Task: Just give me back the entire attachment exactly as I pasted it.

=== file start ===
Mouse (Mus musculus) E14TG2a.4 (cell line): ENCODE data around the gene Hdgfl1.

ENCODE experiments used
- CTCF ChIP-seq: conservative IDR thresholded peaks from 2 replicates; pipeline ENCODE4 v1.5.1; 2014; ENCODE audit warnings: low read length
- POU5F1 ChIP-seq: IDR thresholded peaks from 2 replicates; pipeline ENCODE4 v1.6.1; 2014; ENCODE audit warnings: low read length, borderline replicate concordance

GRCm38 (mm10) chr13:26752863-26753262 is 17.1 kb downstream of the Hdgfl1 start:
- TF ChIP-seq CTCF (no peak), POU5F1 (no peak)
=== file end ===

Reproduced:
Mouse (Mus musculus) E14TG2a.4 (cell line): ENCODE data around the gene Hdgfl1.

ENCODE experiments used
- CTCF ChIP-seq: conservative IDR thresholded peaks from 2 replicates; pipeline ENCODE4 v1.5.1; 2014; ENCODE audit warnings: low read length
- POU5F1 ChIP-seq: IDR thresholded peaks from 2 replicates; pipeline ENCODE4 v1.6.1; 2014; ENCODE audit warnings: low read length, borderline replicate concordance

GRCm38 (mm10) chr13:26752863-26753262 is 17.1 kb downstream of the Hdgfl1 start:
- TF ChIP-seq CTCF (no peak), POU5F1 (no peak)